My Automated New York
How robots are being used in retail and what it means for brands and consumers
I had an interesting and somewhat automated January. Coming off a long family road trip over the holidays (two weeks, five cities, eight states, 3,000 miles), my first week back to work was spent on the road again traveling to the Consumer Electronics Show in Las Vegas.
Nearly everyone there seemed to be wearing some version of a virtual reality headset, drones had taken over a large wing of one of the halls and robots were scattered throughout the event.
Then, a week later, I was off to New York for the National Retail Federation Show, where I met SoftBank’s robot, Pepper, via RobotLAB’s Fashion Recommendation system and had a chance to use Best Buy’s robot, Chloe, at its 23rd Street store. These encounters with automation struck me as not quite an inflection point but a reflection of the state of service robots and how they will be used to enhance consumer experiences.
But before we get too far in, I’d like to take a quick moment to offer a disclaimer about what will and will not be covered in the following few paragraphs. Robots have a polarizing effect on us—we either love them or loathe them. They can be seen as the harbinger of a great economic upheaval and fundamental rewriting of labor distribution. In the extreme, some fear they will bring a Skynet future to us faster than we might imagine. Conversely, others argue that robots are helping us enter a new era of job creation. My interest here is in exploring the beginnings of how they are being used in retail, and not whether any real-world John Connor has anything to fear.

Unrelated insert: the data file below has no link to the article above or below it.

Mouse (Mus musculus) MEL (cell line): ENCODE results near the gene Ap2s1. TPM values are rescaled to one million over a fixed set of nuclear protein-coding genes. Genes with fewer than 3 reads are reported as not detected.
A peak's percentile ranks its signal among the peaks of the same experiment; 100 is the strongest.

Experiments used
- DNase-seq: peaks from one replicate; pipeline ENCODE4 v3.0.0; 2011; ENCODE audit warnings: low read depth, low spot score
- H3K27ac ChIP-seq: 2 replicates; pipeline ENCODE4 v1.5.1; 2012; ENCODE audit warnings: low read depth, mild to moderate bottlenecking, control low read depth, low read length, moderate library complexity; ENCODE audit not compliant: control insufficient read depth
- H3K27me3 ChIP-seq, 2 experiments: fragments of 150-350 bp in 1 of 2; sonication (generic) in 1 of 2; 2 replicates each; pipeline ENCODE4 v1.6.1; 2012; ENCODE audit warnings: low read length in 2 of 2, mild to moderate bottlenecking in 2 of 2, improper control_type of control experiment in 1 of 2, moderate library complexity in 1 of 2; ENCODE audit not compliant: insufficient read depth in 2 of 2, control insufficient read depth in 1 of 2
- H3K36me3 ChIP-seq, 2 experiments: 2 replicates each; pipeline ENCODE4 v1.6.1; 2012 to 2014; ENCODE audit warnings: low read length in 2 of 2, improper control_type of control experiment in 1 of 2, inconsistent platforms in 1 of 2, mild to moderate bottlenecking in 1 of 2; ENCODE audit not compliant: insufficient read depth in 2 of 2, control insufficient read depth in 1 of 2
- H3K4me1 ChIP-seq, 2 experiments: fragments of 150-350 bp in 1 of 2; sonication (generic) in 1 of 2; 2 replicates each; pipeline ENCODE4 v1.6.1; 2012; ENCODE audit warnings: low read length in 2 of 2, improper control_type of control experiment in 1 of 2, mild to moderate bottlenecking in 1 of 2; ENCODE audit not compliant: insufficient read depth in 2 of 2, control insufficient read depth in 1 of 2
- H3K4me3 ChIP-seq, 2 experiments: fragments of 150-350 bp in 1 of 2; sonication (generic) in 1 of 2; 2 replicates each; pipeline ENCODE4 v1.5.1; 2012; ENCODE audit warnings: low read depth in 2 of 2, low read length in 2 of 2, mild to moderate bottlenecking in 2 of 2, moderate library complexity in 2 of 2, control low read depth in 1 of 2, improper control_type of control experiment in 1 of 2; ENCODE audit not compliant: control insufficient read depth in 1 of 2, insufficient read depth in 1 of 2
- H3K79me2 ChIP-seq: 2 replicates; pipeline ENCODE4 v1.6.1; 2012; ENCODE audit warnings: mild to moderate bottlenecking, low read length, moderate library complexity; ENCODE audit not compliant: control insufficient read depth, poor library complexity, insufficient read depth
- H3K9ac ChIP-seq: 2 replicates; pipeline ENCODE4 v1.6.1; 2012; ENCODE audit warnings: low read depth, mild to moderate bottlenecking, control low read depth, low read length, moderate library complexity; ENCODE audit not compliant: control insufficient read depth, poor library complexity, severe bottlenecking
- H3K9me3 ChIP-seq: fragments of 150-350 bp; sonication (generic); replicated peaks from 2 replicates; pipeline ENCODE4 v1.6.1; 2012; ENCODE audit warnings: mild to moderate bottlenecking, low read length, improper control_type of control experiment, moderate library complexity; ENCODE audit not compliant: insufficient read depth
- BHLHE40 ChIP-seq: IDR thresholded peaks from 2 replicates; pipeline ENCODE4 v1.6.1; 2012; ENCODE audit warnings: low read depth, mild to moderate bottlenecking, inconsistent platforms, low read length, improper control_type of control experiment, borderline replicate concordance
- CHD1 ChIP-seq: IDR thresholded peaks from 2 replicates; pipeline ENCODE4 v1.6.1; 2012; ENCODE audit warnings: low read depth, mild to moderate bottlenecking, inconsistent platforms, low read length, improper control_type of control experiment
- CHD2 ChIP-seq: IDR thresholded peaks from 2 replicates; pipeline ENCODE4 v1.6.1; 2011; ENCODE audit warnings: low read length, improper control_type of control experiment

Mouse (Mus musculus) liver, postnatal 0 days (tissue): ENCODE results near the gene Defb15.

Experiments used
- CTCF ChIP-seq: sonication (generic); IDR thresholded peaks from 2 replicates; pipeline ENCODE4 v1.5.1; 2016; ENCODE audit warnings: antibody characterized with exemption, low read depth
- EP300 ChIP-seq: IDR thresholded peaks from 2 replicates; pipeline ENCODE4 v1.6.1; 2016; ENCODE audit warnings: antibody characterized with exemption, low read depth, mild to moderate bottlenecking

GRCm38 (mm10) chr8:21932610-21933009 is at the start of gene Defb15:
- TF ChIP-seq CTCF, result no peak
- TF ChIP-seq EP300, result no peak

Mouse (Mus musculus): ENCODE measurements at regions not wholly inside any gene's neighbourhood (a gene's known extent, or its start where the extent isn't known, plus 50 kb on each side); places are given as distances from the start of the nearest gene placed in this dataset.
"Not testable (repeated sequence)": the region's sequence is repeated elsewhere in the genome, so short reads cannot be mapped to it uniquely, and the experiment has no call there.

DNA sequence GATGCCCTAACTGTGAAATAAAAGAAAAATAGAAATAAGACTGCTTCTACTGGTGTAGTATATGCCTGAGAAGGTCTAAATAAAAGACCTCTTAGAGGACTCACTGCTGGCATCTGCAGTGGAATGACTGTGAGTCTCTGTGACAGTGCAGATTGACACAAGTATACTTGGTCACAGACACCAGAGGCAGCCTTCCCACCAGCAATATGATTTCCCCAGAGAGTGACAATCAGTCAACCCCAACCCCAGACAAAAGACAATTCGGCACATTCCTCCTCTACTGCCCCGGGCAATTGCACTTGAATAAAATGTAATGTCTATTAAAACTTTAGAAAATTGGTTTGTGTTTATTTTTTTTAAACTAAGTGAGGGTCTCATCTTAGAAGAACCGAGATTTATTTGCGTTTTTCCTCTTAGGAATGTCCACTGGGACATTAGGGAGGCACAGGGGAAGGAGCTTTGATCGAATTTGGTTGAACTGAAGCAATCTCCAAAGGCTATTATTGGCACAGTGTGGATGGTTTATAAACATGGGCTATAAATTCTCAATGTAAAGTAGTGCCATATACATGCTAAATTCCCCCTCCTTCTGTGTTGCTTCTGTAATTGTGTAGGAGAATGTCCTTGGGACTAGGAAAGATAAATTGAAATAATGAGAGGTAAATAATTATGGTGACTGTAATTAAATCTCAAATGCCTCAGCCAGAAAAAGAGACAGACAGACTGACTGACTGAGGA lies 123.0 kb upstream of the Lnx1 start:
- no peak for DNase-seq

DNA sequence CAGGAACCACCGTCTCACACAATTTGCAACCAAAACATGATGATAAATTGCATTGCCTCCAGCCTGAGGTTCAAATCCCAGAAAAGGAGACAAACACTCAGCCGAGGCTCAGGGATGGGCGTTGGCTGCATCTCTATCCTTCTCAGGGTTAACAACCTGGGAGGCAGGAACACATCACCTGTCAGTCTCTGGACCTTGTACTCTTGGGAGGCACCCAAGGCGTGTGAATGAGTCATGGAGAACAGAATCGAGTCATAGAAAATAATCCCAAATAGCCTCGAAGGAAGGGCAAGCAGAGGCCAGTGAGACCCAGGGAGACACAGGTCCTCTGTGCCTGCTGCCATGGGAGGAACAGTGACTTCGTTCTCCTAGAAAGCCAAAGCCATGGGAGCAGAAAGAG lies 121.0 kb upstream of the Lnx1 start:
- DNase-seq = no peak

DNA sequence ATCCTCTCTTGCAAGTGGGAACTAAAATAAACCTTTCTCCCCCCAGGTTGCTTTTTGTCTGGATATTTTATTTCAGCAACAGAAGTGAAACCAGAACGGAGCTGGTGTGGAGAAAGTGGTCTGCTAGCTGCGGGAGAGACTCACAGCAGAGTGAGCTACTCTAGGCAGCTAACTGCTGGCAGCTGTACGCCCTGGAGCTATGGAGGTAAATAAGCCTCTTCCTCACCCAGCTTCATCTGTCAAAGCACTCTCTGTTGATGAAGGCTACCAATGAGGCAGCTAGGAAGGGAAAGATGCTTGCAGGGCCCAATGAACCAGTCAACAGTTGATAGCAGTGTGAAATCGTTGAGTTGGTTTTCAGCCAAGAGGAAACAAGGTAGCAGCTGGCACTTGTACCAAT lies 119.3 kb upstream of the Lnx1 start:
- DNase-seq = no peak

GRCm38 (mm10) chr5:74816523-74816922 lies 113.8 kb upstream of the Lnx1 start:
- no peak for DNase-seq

At the NRF show, RobotLAB, a start-up out of San Francisco, demonstrated how product recommendation would be amplified by infusing its software into Pepper for a highly interactive experience. Shoppers simply scan a QR code on a tag using the camera in Pepper’s head to start the process. Pepper can compare a shopper’s body type with a clothing item and make a recommendation on fit, suggesting alternatives if the particular item is not appropriate. While not explicitly mentioned, Pepper could one day store all of the product recommendations and similar items for retargeting later with follow-up offers on sales. Pepper is a robot with the ability to integrate clicks-to-bricks thinking.
While the RobotLAB demo was just that, SoftBank, the maker of Pepper, will be opening a cellphone store run by robots next month in Japan. Clearly a test, Pepper will assist in demonstrating products and making purchase decisions. People will be part of the store experience as well, but only to ensure that the robots are running properly. Will the utility of impartial product recommendation outweigh the creepiness some may feel in interacting with robots?
While I had read about Best Buy’s installation of Chloe, all of the images seemed to portray a giant yellow arm that would simply reach back into a two-story-high, floor-to-ceiling rack for an item. I suppose the adage that people look taller in movies applies to robots as well. Chloe’s claw stands maybe two feet tall off a platform that resembles an automated flying carpet.